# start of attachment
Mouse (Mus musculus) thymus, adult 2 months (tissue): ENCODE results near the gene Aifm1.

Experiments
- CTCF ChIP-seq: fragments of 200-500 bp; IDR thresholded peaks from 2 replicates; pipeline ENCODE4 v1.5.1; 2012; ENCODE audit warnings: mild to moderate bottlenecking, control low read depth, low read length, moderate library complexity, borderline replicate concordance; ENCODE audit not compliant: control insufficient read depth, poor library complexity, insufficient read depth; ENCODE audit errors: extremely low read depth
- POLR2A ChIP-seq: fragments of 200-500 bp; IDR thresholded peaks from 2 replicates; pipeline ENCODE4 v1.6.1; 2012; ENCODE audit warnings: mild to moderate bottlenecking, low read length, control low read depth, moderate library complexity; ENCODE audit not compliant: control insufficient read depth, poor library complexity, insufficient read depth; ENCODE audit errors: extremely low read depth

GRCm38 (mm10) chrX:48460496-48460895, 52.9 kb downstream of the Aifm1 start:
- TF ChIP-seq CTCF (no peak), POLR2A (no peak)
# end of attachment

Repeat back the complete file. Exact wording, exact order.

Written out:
Mouse (Mus musculus) thymus, adult 2 months (tissue): ENCODE results near the gene Aifm1.

Experiments
- CTCF ChIP-seq: fragments of 200-500 bp; IDR thresholded peaks from 2 replicates; pipeline ENCODE4 v1.5.1; 2012; ENCODE audit warnings: mild to moderate bottlenecking, control low read depth, low read length, moderate library complexity, borderline replicate concordance; ENCODE audit not compliant: control insufficient read depth, poor library complexity, insufficient read depth; ENCODE audit errors: extremely low read depth
- POLR2A ChIP-seq: fragments of 200-500 bp; IDR thresholded peaks from 2 replicates; pipeline ENCODE4 v1.6.1; 2012; ENCODE audit warnings: mild to moderate bottlenecking, low read length, control low read depth, moderate library complexity; ENCODE audit not compliant: control insufficient read depth, poor library complexity, insufficient read depth; ENCODE audit errors: extremely low read depth

GRCm38 (mm10) chrX:48460496-48460895, 52.9 kb downstream of the Aifm1 start:
- TF ChIP-seq CTCF (no peak), POLR2A (no peak)